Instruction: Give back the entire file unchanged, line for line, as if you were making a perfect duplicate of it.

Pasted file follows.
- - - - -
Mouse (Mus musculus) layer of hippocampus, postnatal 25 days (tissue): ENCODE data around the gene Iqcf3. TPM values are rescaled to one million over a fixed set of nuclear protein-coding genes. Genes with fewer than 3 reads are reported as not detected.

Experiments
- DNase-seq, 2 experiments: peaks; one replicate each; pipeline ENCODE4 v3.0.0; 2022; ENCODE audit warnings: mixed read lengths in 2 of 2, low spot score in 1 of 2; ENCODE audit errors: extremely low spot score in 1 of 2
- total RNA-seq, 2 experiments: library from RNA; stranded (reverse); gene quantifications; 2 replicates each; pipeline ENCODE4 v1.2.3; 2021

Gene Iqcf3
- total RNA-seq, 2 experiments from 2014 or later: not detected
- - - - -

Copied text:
Mouse (Mus musculus) layer of hippocampus, postnatal 25 days (tissue): ENCODE data around the gene Iqcf3. TPM values are rescaled to one million over a fixed set of nuclear protein-coding genes. Genes with fewer than 3 reads are reported as not detected.

Experiments
- DNase-seq, 2 experiments: peaks; one replicate each; pipeline ENCODE4 v3.0.0; 2022; ENCODE audit warnings: mixed read lengths in 2 of 2, low spot score in 1 of 2; ENCODE audit errors: extremely low spot score in 1 of 2
- total RNA-seq, 2 experiments: library from RNA; stranded (reverse); gene quantifications; 2 replicates each; pipeline ENCODE4 v1.2.3; 2021

Gene Iqcf3
- total RNA-seq, 2 experiments from 2014 or later: not detected